Part of the answer is simple: If we as leaders can talk about our mistakes and our part in them, then we make it safe for others. You don't run from it or pretend it doesn't exist. That is why I make a point of being open about our meltdowns inside Pixar, because I believe they teach us something important: Being open about problems is the first step toward learning from them. My goal is not to drive fear out completely, because fear is inevitable in high-stakes situations. What I was to do is loosen its grip on us. While we don't want too many failures, we must think of the cost of failure as an investment in the future.
It's not clear how well Pixar's learn-from-failure approach translates to other organizations. At Pixar, some movie-story smarties hear how projects are going and suggest changes. If you're trying to engineer better software, you might get more oomph by measuring and improving… then again, you might still need some smart folks to tell you what's worth measuring in your situation.
"You can't manage what you can't measure" is a maxim that is taught and believed by many in both the business and education sectors. But in fact, the phrase is ridiculous—something said by people who are unaware of how much is hidden. A large portion of what we manage can't be measured, and not realizing this has unintended consequences. The problem comes when people think that data paints a full picture, leading them to ignore what they can't see. Here's my approach: Measure what you can, evaluate what you measure, and appreciate that you cannot measure the vast majority of what you do. And at least once every once in a while, make time to take a step back and think about what you are doing.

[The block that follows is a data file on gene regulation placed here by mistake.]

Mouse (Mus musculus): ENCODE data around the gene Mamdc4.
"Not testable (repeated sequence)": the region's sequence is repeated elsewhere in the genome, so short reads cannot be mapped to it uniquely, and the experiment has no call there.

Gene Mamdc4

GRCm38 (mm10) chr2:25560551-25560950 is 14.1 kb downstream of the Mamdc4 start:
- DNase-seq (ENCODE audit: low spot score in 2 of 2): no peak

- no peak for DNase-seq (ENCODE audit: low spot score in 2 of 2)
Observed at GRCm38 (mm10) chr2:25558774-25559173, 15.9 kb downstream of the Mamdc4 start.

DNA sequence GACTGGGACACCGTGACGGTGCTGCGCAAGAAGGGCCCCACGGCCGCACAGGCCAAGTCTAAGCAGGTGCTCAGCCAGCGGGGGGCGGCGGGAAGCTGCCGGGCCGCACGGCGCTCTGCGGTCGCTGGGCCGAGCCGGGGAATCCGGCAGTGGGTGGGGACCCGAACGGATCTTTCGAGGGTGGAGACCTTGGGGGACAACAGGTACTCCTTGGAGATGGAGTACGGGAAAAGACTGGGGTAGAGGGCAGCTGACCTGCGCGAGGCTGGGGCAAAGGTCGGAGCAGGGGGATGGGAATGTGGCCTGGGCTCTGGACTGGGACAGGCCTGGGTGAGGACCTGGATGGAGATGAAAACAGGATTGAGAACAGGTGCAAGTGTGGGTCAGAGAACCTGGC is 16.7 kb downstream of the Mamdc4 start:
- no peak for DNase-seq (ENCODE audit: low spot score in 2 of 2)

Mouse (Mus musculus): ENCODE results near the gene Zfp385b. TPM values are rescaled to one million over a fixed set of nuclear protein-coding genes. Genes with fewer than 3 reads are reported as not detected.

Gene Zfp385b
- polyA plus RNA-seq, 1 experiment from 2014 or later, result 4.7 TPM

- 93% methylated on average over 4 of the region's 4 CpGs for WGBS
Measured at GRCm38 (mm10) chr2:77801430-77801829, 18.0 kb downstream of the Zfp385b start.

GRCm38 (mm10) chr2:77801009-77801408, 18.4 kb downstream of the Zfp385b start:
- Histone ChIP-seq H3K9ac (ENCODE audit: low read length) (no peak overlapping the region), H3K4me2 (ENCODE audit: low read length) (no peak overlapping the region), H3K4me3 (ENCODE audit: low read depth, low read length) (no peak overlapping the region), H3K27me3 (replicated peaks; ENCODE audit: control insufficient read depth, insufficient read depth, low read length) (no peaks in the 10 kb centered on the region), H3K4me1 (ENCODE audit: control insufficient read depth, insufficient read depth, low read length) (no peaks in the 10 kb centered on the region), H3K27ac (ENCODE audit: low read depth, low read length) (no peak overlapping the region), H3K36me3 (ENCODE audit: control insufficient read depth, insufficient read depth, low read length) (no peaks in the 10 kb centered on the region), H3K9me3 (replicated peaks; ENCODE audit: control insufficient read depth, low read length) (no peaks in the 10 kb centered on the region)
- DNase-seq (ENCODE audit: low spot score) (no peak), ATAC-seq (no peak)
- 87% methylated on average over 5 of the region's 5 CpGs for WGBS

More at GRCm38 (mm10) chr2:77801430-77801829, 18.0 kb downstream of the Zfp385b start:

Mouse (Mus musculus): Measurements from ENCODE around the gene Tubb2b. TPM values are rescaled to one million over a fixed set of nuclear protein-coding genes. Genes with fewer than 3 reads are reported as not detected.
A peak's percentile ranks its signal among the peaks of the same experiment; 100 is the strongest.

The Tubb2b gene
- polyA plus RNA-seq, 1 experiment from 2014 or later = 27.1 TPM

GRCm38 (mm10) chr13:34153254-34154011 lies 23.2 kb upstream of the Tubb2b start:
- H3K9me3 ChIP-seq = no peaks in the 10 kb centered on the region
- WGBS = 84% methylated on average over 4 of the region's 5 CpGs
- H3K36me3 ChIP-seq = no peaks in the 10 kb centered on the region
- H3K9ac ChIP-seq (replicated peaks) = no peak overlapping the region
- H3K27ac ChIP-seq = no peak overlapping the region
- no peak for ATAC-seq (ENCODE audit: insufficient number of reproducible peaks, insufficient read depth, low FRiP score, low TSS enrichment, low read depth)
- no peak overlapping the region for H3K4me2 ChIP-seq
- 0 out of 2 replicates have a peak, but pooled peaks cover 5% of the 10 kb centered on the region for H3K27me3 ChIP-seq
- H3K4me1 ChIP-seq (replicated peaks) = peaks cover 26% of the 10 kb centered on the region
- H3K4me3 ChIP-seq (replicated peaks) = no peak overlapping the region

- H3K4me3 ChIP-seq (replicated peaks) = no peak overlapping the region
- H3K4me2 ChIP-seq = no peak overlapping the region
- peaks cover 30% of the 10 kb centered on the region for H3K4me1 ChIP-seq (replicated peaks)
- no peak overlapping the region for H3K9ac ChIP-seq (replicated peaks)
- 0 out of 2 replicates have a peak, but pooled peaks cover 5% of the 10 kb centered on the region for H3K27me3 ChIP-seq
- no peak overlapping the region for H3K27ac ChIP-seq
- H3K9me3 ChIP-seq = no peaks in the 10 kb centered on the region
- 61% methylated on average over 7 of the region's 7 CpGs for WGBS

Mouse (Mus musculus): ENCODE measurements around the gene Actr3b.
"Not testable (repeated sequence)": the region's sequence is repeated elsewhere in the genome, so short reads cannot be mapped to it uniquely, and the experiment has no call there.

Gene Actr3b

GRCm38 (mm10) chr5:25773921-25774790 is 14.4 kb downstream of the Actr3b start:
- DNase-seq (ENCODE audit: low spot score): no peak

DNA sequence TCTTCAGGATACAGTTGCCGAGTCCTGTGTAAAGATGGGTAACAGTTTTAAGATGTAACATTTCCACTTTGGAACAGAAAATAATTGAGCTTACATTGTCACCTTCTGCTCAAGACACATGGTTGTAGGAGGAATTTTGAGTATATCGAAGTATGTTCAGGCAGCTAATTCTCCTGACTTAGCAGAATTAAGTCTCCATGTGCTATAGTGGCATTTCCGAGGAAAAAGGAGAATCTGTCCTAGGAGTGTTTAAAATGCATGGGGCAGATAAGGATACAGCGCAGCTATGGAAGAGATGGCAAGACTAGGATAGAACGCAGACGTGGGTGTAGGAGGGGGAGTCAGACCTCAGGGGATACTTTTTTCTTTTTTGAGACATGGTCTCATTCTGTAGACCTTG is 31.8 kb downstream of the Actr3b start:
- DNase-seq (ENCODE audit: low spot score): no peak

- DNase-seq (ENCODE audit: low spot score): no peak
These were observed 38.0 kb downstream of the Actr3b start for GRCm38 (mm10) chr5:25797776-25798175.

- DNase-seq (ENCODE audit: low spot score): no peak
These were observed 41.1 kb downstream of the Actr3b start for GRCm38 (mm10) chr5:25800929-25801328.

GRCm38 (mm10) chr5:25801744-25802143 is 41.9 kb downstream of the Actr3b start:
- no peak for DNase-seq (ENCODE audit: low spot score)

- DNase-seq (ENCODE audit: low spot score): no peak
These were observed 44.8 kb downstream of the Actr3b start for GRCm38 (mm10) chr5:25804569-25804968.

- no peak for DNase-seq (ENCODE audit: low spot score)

I've thought a lot about about technical documentation for software developers—writing things down that, when read, help computer programmers to figure out their jobs. Alas, it's tricky to measure. Nobody's come up with a way to measure engineer "output". (Well, nobody's come up with a good way to measure engineer "output".) So we don't really know whether some document's improving that output or making it worse. Thanks to web analytics, we can measure how many times some page is read. And it's good to measure that—if you have time to polish one of two pages, you want to prioritize the one that many folks read. But you shouldn't fall into the common trap of using number-of-times-page-read as a measure of how documentation is helping an engineering organization. You're measuring a cost; it's sad that engineers are taking time to read documentation; you hope the documentation is good enough to justify this time cost.